Federal judge dismisses suits against telecom industry for wiretapping assistance
Christian Ehret at 8:24 AM ET
[JURIST] A federal judge on Wednesday upheld [opinion, PDF] a federal statute that gave immunity to telecom companies from liability associated with assisting the National Security Agency (NSA) [official website] with eavesdropping, dismissing 46 lawsuits [opinion, PDF] against the telecom industry. Additionally, the judge granted an injunction against five states, ordering state officials to cease their investigations into wiretapping activities. The injunctions were originally sought by the government in 2006 under the Supremacy Clause [text] but were denied by the court on the grounds that the states' investigations "did not violate the doctrine of intergovernmental immunity, were not preempted by federal statutes and did not infringe on the government's power over foreign affairs to a constitutionally impermissible degree." Congress then passed the FISA Amendments Act of 2008 (FISAAA) [text, PDF], amending the Foreign Intelligence Surveillance Act of 1978 (FISA) [materials text], which contains provisions prohibiting state investigations into a telecom provider's assistance to government intelligence among other provisions. Additionally, the US Court of Appeals for the Ninth Circuit [official website] remanded a class action suit brought by AT&T customers whose private communications records were handed over to the NSA "in light of the FISA Amendments Act." District judge Vaughn Walker ruled Wednesday that these "two important developments have altered the posture of these cases," holding that the state investigations are now prohibited and, as a result, dismissed the consolidated lawsuits against the telecom companies. Because the grant of immunity contained in the FISAAA only applies to disputes over eavesdropping activities authorized between September 11, 2001 and January 7, 2007, Walker dismissed the suits without prejudice, allowing the petitioners to tailor their complaints to include allegations arising after January, 2007. Addressing federal preemption, the court held that:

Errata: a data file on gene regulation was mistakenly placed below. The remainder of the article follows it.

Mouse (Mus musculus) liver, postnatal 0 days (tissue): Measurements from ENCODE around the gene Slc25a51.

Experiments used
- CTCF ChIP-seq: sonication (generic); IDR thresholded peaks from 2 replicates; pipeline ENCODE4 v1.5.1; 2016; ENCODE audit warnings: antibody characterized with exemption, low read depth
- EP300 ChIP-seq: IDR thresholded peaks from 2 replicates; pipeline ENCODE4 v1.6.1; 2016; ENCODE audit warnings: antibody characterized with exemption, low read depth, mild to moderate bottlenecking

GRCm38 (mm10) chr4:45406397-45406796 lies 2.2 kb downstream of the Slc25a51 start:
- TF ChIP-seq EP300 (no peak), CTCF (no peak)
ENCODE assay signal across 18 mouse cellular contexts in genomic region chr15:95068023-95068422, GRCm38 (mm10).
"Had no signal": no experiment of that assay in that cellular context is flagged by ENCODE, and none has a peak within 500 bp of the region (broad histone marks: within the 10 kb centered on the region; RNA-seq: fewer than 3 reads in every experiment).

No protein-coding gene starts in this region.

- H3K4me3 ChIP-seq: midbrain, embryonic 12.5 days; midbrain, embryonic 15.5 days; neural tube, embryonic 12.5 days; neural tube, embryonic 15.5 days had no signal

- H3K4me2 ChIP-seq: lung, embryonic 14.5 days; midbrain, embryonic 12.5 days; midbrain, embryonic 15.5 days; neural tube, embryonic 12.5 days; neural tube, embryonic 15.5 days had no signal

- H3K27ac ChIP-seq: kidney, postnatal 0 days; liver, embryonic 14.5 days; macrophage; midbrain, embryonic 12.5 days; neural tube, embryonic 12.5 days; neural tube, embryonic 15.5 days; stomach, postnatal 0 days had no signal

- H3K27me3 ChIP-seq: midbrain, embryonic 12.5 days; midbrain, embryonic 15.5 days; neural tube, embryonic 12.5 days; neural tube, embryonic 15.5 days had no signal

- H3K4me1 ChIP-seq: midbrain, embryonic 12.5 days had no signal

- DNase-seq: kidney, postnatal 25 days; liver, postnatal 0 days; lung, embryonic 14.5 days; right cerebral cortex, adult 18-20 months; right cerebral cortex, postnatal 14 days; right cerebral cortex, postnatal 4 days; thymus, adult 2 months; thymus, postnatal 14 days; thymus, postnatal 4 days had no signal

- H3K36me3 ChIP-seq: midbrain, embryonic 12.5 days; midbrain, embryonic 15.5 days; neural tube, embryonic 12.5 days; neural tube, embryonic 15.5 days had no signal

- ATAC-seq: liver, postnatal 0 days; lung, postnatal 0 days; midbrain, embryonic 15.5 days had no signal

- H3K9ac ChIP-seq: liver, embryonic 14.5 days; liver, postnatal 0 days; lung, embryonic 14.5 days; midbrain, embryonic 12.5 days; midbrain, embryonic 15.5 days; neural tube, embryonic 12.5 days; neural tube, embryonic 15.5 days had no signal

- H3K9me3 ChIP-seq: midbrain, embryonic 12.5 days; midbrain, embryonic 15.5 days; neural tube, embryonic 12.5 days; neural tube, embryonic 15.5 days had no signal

The United States invokes the concepts of field and conflict preemption in arguing that Congress intended to cover the field, leaving no supplemental role for the states.
The court agrees with the United States: section 803 does not violate the Tenth amendment because it does not commandeer state officials; rather, it prohibits them from investigating certain activities initiated by federal agencies that are element[s] of the intelligence community. Because intelligence activities in furtherance of national security goals are primarily the province of the federal government, Congressional action preempting state activities in this context is especially uncontroversial from the standpoint of federalism.
The Electronic Frontier Foundation (EFF) and the American Civil Liberties Union (ACLU) [advocacy websites] plan to appeal [press release] the ruling, saying that it is now up to the appeals court to stand up for the Constitution and reverse the decision.
The FISAAA was signed by former president Bush in 2008. In May, the Department of Justice (DOJ) [official website] reported to Congress [JURIST report] that 2,083 wiretap and search requests for investigating terrorism suspects were granted in 2008 through FISA, a decline from 2,370 in 2007. In January, the Foreign Intelligence Surveillance Court of Review made public [JURIST report] a ruling [opinion, PDF] from August 2008 that upheld the Protect America Act [text], a 2007 amendment to FISA that allows warrantless wiretaps of international phone and e-mail communications. After the amendment, warrants are still required to monitor purely domestic communications.
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